The United Nations has announced 2020 – 2030 as the Decade of Ecosystem Restoration,  leading the global community of practitioners, policymakers, investors and businesses towards cooperation for impact at scale. Healthy soils lie at the very foundation of healthy ecosystems – a key factor in mitigating risks of climate change, an essential resource for protecting farmers’ livelihoods, whilst safeguarding the environment and food security. We know that the impact of agricultural activities on soil and land health is neither immediate nor easily visible. Equally, we know that if not addressed at the right time, this very gradual and continuous degradation will not only become highly difficult to rectify via restoration efforts, but also extremely cost-intensive.

And so, as the very base of the living ecosystem, healthy soils are intrinsically linked to thriving production landscapes. Working on enhancing soil health and reversing degradation, paves the path for a more climate-resilient agricultural system, and contributing to more stable income levels from agriculture over a period of time.

But we need to do more. A report published in 2019 by Dr Rattan Lal, Distinguished University Professor of Soil Science and founding Director of the Carbon Management & Sequestration Center at The Ohio State University (OSU), tells us that the current conditions of soil quality need to be addressed without delay[1]. To safeguard this natural capital, awareness of the best practices, and the right incentives that promote them, need to be built within the communities and producers, given that they are truly most impacted by its degradation – directly and disproportionately.

And to take this to scale – to fully evolve agricultural and soil management practices towards these outcomes –  we need to adopt an ecosystem approach to ensure that sustainability and equity are at the heart of value-chains, markets, public and private financing and governance

As per the Statistical Yearbook 2018 released by the Ministry for Statistics and Program Implementation, Government of India, agriculture accounts for 49% of the land use in Madhya Pradesh.

According to the Desertification and Land Degradation Atlas, released in June 2016 by ISRO Space Applications Centre (SAC),  soil erosion is on an upward trend in Madhya Pradesh due to intensification of agriculture, soil depletion from chemical applications, location-specific deforestation activities and other anthropogenic activities[2]. In certain parts, over-grazing, high intensity rainfall, deforestation and poor land use practices compound these known challenges. The state also ranks second in terms of land degradation brought about by water erosion in the country, amounting to nearly 84% of the soil erosion in the state[3].

Based on assessment of soil fertility status across districts in Madhya Pradesh[4], it was found that 38 districts have low nitrogen levels which affects plant growth, and 44 districts have higher than required levels of potassium, which can affect the way the soil absorbs other critical nutrients. Further, majority of the districts are deficient in micronutrients such as copper, zinc and iron, which negatively affect soil fertility, plant health, and thereby, agricultural yields[5].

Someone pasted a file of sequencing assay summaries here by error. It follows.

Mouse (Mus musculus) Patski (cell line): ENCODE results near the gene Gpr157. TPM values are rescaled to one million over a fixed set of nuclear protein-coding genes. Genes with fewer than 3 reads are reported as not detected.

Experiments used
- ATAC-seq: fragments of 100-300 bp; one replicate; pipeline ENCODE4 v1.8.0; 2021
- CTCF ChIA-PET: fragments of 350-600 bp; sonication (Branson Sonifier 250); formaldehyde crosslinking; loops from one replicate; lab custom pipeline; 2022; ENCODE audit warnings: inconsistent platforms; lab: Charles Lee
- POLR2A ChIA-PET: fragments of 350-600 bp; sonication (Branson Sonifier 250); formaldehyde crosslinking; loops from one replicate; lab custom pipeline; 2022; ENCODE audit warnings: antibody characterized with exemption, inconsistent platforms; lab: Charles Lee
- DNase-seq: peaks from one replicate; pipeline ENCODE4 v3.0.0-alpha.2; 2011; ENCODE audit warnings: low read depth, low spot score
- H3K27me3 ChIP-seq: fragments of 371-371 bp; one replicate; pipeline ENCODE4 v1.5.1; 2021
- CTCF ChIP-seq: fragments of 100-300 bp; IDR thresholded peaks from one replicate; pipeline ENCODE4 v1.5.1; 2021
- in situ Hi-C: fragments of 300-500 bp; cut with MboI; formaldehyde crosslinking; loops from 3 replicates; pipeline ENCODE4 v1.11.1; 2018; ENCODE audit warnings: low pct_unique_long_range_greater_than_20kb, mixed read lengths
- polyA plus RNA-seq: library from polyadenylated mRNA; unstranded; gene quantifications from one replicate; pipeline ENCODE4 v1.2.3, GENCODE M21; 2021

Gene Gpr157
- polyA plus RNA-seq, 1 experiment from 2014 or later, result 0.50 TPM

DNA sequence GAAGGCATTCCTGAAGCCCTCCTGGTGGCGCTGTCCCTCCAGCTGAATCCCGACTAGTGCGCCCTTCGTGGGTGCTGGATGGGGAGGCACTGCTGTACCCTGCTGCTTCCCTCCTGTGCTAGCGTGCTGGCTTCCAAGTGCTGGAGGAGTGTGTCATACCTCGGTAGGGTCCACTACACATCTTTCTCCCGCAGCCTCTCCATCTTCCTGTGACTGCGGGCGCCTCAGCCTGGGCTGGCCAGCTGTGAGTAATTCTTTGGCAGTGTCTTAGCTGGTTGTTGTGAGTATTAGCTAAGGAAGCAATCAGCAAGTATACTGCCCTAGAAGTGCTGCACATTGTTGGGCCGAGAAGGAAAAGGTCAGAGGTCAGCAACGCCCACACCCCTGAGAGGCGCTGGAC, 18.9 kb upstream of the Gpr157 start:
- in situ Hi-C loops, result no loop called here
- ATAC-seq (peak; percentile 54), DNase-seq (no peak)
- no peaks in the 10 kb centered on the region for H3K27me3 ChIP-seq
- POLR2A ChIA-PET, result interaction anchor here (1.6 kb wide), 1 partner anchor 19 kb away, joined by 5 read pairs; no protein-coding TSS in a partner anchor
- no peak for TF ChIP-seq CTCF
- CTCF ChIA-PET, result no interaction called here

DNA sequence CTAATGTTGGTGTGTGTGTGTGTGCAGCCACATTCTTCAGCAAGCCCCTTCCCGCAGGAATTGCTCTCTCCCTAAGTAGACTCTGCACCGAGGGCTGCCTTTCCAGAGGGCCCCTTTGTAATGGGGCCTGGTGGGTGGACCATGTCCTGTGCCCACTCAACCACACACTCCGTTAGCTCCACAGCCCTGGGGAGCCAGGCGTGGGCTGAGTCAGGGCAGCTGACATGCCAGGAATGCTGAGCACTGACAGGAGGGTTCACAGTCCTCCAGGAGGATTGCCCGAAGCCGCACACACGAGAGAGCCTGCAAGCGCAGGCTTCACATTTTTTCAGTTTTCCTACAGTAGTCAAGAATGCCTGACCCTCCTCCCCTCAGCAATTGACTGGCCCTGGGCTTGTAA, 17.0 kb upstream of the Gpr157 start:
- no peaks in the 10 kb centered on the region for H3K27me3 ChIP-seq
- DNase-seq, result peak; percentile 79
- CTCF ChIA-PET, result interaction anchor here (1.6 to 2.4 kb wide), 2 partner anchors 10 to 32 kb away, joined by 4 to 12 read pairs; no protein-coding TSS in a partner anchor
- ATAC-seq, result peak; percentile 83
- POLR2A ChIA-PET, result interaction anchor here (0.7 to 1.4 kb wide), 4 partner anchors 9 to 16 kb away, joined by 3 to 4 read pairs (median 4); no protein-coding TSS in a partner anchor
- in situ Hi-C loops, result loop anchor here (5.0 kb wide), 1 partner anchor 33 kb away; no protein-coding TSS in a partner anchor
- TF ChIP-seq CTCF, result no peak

There is no denying that the agricultural sector, as we know it, is changing. In conventional practice, heavy tillage and fertilization of agricultural land is not uncommon. However, when we observe the merits of conservation agriculture and regenerative production principles, we know we have miles to go to scale the adoption of such practices. Another key issue in Madhya Pradesh is that the soil quality is not uniform across the landscape, and as most farmers do not get their soil tested as a part of their pre-sowing activities – there is a risk of over-use of external and chemical inputs which can over time degrade and deplete soils further, rendering them unproductive! While farmers may recognize the importance of soil, limited knowledge or resources may limit the action required to regenerate soil. For this,  markets and financial investment and incentive structures are required to create an enabling environment and build a business case for the farmers in the short, medium and long term.


Reimagining an agri-ecosystem that encourages sustainable soil management requires knowledge and capacity building at all levels; a market that provides economic incentives for regenerative practices; enabling government policies; and financing to support this transition. This cannot be achieved without the commitment and action of all stakeholders – farmers, civil society organizations, businesses and buyers of agricultural products, financial institutions and government and its agencies.